By COLLEEN LEDDY
I am a sucker for magnets. I love them in all forms (including the wonderful MagnaTiles and Magformers purchased for the library through the Disney grant we received through the American Library Association for our “Sculptamania!” project), but especially when paired with thoughtful quotations. My sucker status explains why I fall for merchandise such as quotablemagnets—a product line that features catchy quotes, proverbs, sayings, adages—on magnets, cards, mugs and other products, in white type on a black background or vice versa.
I know it’s kind of silly to buy such things—I could easily write the quote on a piece of paper and stick it on the fridge with one of my many other regular magnets. I do have a couple of quotes that landed on my fridge by way of cards that friends sent such as this “kid Quotes” one from my friend Sondra, attributed to a five year old boy: “You make me smile all over my face.” But most of the magnet quotes I own were purchased by my only silly hand.
“If you can walk, you can dance. If you can talk, you can sing!”
“The world is a book, and those who do not travel, read only a page.”
“The challenge is to be yourself in a world that is trying to make you like everyone else.”
“Blessed are we who can laugh at ourselves for we shall never cease to be amused.”
A few weeks ago I was in a bookstore in Ann Arbor and on the “quotablemagnets” kiosk, found this one, which, yes, I had to buy:
“Worry is like a rocking chair. It will give you something to do, but it won’t get you anywhere.”
OK, so I didn’t really have to buy it, but it spoke to me very particularly as I grapple with my tendency to worry about the outcomes of so many things. Little, big, doesn’t matter the size of a perceived problem, I’m a master worrier. I checked to see if I had written about worry before and discovered I had mentioned the word in at least 83 other columns.
A couple weeks ago when I was writing about Maddie and the inflatable doll, Judy, the topic of Craigslist came up and I remembered an exchange we’d had back in January. I am not a huge fan of Craigslist as it pertains to Maddie. She, on the other hand, fulfills the majority of her material needs through this website. Most of it she gets for free: “desk, giant dresser mirror, long skinny mirror, dresser, yellow filing cabinet, lamp, clothes steamer, plants, salt crystal lamp. I paid a little bit of money for the dresser and crystal lamp.”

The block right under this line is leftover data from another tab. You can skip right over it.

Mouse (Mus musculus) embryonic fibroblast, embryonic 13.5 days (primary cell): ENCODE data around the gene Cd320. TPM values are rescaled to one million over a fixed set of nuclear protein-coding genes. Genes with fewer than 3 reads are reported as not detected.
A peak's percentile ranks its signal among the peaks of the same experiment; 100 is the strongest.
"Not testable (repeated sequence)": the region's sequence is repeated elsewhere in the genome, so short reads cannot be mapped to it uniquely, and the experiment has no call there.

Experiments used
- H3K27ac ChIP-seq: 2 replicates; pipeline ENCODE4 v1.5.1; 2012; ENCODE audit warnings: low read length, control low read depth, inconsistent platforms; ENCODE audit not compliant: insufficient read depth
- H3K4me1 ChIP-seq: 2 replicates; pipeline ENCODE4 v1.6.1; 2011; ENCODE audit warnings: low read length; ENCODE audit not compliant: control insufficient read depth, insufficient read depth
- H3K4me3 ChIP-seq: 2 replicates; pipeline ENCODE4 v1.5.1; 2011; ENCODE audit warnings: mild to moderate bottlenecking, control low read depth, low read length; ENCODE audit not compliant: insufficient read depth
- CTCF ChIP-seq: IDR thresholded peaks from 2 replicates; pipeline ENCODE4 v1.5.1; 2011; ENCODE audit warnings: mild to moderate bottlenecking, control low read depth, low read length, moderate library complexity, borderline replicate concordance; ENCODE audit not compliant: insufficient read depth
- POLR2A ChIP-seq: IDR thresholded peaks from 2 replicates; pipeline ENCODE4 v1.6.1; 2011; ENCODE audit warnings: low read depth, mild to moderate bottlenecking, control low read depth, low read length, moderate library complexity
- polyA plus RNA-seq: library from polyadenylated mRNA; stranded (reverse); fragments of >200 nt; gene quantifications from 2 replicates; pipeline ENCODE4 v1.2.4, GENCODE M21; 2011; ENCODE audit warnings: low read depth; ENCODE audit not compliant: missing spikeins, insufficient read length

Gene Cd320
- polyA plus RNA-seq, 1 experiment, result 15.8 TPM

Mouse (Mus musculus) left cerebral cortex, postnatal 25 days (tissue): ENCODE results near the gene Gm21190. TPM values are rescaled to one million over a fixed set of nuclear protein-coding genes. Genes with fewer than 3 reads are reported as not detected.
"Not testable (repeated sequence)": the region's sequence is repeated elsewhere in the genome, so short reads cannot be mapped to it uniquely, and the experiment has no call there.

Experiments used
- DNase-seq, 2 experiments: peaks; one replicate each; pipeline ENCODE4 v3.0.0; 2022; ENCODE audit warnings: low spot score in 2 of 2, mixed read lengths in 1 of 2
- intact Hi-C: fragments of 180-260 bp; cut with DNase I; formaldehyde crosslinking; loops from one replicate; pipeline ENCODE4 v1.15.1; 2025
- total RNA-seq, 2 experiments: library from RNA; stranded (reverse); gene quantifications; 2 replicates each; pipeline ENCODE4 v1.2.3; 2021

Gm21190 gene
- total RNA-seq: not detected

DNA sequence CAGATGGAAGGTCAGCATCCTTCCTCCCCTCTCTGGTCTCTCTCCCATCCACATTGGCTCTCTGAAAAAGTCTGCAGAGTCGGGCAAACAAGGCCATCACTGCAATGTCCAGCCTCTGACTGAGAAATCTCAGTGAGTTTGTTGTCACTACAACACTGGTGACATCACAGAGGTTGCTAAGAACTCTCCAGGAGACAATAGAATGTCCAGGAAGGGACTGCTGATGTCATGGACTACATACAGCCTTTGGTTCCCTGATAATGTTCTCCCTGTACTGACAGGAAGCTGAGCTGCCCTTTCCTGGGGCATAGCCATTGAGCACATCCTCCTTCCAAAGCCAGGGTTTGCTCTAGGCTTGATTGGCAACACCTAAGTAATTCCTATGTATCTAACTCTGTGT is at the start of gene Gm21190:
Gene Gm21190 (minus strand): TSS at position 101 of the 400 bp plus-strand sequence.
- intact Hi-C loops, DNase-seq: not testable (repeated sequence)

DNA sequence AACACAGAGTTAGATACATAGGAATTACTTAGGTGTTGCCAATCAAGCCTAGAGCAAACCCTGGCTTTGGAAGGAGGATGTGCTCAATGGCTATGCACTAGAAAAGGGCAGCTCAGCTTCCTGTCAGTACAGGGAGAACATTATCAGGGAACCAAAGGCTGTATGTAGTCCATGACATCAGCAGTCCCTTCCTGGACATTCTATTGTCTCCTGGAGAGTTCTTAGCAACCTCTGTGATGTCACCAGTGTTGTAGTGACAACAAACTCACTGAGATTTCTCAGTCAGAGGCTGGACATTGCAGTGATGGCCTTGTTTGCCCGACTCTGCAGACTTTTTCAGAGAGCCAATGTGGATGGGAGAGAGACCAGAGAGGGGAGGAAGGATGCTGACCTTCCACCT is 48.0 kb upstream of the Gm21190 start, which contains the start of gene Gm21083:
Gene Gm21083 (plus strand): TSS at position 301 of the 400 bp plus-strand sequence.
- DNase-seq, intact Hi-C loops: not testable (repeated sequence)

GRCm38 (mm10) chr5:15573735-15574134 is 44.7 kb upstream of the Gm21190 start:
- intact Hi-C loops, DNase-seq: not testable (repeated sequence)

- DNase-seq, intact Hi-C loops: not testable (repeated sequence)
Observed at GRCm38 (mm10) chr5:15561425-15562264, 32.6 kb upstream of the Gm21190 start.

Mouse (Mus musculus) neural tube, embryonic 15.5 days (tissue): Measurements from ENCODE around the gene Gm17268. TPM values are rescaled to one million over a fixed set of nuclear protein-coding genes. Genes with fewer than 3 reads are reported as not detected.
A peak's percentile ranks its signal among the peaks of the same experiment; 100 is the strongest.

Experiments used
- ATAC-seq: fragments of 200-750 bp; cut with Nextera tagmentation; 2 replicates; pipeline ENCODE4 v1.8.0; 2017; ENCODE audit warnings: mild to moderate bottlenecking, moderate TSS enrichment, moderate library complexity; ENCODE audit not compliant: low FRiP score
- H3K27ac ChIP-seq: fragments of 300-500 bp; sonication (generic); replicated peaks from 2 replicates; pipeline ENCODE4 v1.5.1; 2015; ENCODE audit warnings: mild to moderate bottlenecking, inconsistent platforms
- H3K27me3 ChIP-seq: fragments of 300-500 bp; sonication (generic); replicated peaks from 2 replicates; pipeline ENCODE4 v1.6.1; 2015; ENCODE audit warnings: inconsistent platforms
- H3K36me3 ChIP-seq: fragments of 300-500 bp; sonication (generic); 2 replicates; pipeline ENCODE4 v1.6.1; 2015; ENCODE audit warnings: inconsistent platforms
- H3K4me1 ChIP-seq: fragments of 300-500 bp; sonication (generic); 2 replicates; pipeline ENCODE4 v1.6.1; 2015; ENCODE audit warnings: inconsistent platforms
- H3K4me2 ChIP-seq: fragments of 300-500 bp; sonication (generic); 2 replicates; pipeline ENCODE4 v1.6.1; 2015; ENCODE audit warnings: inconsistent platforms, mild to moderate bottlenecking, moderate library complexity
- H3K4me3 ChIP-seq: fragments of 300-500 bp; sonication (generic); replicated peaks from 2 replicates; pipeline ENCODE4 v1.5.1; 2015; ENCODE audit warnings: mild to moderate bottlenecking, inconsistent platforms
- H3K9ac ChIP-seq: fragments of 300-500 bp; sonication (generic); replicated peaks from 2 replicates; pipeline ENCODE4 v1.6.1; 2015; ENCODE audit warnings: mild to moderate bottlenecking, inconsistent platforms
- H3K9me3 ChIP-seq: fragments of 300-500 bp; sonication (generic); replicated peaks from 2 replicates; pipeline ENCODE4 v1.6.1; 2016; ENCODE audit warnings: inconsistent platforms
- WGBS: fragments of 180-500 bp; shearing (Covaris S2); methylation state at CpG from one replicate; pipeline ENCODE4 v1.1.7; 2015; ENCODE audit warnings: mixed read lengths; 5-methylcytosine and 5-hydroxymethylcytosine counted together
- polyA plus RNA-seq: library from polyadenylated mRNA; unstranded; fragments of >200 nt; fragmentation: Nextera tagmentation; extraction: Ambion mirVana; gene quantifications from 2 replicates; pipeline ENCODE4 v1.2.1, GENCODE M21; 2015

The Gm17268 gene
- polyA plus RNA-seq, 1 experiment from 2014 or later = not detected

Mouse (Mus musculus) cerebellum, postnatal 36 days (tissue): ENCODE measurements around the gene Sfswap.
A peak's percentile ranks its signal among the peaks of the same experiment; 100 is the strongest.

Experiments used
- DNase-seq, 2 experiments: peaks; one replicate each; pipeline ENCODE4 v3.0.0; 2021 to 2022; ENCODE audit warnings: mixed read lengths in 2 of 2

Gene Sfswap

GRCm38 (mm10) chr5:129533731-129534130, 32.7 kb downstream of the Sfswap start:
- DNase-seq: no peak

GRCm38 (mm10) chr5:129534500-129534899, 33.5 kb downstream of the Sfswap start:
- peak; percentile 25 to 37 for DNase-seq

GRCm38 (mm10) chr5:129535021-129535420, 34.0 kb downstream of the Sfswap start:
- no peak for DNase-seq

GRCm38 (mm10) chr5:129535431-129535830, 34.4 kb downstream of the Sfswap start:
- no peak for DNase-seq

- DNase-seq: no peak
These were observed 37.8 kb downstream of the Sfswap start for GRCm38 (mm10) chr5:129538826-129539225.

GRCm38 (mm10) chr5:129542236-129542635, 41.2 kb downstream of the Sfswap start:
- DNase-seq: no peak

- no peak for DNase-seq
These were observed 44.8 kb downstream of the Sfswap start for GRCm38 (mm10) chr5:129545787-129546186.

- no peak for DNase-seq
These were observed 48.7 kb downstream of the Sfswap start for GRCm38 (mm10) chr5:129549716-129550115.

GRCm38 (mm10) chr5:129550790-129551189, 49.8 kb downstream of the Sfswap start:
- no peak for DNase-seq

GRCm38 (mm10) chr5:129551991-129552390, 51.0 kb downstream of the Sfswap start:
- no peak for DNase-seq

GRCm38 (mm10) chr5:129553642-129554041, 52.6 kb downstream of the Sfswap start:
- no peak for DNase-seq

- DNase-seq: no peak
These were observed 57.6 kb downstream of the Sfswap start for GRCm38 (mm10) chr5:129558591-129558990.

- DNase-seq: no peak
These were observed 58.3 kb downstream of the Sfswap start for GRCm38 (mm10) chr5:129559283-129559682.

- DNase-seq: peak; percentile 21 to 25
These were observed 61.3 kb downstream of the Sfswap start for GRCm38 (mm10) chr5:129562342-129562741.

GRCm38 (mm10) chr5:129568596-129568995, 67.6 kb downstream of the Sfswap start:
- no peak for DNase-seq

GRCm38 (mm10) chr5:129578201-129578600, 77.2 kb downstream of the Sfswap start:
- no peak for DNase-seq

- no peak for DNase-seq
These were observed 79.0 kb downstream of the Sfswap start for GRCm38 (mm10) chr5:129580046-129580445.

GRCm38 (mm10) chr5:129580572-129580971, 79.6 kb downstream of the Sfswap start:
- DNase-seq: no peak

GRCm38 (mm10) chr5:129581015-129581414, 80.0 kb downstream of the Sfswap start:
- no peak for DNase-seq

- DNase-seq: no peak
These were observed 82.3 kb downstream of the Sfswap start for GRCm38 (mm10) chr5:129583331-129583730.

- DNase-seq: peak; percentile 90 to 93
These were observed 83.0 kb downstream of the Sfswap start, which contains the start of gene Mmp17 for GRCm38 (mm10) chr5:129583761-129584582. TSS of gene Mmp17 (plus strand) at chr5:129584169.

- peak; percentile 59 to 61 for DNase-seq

Like she did in Chicago, she found her apartment complete with five roommates through Craigslist. She’s had amazing luck with the apartments—apparently the same sort of wacky people who find roommates through Craigslist are just harmless, nice, funny people—who appreciate presents also acquired on Craigslist.
“We drew names for free Secret Santa presents and I got [Cortny]. She makes fun of/likes all my free Craigslist finds so I got hers [an octopus scene]...painted on 3 doors...on Craigslist. A lady made it for her partner's 60th birthday party and really wanted it to go to a good home.”
It is a pretty spectacular orange octopus with wide wavy stripes painted rich cobalt and aqua in the background.
But it’s the stories like this next one that make me forget Maddie is a fully functioning grown-up living a very cool life with no need for parental interference, and I kick into protective mother mode:
“I got a massive chair from someone’s garage that probably has bugs. It didn’t fit in my car, but this British man was picking up something else from the place and he lived near me and had a convertible mini and offered to put it in on top of his seats and I don’t know how to say no.”
I dashed off several emails, rapid fire:
12:58 a.m. You must put it outside right now.
12:58 a.m. Like right now
12:59 a.m. Like stop reading this and wake someone up and take it outside.
12:59 a.m. We'll practice saying no tomorrow.
Sure, “Worry is like a rocking chair. It will give you something to do, but it won’t get you anywhere.”
Unless the chair has bed bugs. Then it will propel you right out of there.